1943 work got Shostakovich in trouble Symphony No. 8: In this Previn version, the music is depressing but not boring.


November 12, 1995|By Stephen Wigler | Stephen Wigler,SUN MUSIC CRITIC

Shostakovich, Symphony No. 8 in C minor (opus 65), performed by the London Symphony Orchestra, Andre Previn conducting (Deutsche Grammophon 437 819-2)

This listener rates the Shostakovich Symphony No. 8 -- along with the Sibelius Symphony No. 4 and the Mahler Symphony No. 6 -- as one of the three most depressing of the great symphonic works written in the 20th century.

Shostakovich had a knack for getting himself in trouble with the Soviet authorities, and this piece did the trick. Only a year or so after the hugely popular Symphony No. 7 ("Leningrad"), the composer surprised everyone with No. 8. It opens with a tragic adagio with a time span of about 25 minutes (almost 28 in the new Previn version); continues with two bitterly ironic scherzos, followed by another pain-filled slow movement; and concludes with a movement that begins satirically, rises to a raging crescendo and comes to an end with an almost pessimistic morendo.

No wonder the symphony, which premiered Nov. 4, 1943 -- when the German armies were retreating before a number of bemedaled Soviet generals -- led to Shostakovich's denunciation the authorities.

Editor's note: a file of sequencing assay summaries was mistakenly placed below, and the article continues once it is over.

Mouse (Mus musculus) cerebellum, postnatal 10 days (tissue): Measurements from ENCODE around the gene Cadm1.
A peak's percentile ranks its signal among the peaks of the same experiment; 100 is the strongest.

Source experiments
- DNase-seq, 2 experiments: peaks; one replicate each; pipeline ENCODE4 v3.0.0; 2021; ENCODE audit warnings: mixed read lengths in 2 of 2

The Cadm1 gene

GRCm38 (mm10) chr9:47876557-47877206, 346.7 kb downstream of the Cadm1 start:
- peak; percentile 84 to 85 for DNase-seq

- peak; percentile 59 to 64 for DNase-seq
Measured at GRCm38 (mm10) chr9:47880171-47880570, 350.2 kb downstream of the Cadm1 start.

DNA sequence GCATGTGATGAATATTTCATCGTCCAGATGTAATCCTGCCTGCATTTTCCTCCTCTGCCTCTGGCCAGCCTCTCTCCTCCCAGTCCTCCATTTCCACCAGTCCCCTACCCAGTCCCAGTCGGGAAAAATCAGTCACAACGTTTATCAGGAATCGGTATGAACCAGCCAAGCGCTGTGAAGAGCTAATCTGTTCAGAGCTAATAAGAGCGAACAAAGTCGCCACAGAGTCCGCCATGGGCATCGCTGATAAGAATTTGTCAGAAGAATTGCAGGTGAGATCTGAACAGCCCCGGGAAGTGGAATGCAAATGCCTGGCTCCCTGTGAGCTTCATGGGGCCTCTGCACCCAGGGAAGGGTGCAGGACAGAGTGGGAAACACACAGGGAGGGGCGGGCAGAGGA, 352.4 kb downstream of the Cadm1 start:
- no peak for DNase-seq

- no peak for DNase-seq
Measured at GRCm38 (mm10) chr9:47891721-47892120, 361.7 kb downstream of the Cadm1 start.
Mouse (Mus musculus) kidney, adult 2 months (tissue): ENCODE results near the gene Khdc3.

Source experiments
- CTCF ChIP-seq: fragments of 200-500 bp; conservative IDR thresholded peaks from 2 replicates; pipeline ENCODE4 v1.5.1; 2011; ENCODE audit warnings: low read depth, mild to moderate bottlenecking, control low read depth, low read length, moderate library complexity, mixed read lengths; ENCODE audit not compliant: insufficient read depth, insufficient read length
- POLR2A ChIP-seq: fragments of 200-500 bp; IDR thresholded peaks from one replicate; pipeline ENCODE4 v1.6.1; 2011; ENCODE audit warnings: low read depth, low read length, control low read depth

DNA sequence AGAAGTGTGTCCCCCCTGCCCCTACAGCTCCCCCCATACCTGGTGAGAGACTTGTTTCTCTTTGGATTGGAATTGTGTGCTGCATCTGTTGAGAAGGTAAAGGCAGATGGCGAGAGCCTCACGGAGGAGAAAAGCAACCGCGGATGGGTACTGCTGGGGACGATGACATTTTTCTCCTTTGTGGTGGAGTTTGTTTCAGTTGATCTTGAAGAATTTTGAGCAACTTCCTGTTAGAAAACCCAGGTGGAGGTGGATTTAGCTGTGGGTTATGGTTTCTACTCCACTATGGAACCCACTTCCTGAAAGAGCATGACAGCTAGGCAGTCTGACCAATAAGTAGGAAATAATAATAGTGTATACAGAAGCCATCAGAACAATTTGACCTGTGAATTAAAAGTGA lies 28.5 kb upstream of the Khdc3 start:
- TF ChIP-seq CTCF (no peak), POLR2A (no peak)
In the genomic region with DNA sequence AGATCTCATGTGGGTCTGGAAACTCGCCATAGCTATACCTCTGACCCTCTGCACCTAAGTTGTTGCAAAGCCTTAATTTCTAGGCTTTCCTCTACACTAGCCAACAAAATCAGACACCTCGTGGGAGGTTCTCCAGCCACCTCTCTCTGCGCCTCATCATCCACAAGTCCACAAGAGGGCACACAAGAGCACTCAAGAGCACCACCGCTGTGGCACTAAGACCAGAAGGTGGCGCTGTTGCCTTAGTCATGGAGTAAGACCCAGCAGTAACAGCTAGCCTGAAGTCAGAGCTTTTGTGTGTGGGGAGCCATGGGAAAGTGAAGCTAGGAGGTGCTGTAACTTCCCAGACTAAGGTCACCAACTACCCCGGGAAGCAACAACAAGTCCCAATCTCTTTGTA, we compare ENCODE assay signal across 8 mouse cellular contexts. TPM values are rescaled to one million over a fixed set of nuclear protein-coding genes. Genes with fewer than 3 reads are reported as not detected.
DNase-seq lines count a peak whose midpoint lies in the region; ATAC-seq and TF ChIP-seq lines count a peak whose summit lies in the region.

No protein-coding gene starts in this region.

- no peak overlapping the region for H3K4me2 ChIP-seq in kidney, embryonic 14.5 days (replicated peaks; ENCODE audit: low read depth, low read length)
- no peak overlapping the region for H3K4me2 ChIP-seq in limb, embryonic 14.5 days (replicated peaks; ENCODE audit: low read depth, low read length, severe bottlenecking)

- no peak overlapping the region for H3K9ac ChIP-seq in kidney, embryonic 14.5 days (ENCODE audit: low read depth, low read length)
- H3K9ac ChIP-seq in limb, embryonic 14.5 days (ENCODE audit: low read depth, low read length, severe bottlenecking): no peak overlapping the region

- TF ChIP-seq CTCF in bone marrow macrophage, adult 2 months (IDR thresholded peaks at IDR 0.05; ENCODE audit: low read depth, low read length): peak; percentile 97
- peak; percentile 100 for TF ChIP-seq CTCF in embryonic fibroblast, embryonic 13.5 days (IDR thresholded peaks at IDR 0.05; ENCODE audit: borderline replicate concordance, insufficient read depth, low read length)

Previn has always been an eloquent champion of this work -- there was a fine recording about 15 years back on EMI. As often with Previn remakes, the conductor's interpretation tends to be more relaxed the second time around. In this case, however, "relaxed" does not translate as boring. The first movement's huge time span at Previn's unusually slow tempo never weakens. He strikes the proper note of hysteria in the two successive scherzos and measures almost to perfection the ambivalence of the final movement with its equivocal coda.

As a performance this version is not as exciting as some others -- particularly the live 1982 Mravinsky-Leningrad Philharmonic (Philips) or the Ashkenazy-Royal Philharmonic (London). But it is better recorded than the former (which is a semi-tone sharp) and more often played than the latter.

Hear the music

To hear excerpts of the London Symphony Orchestra playing Shostakovich's Symphony No. 8, call Sundial at (410) 783-1800 and enter the four-digit code 6190. For other local Sundial numbers, see the Sundial directory on Page 2A.

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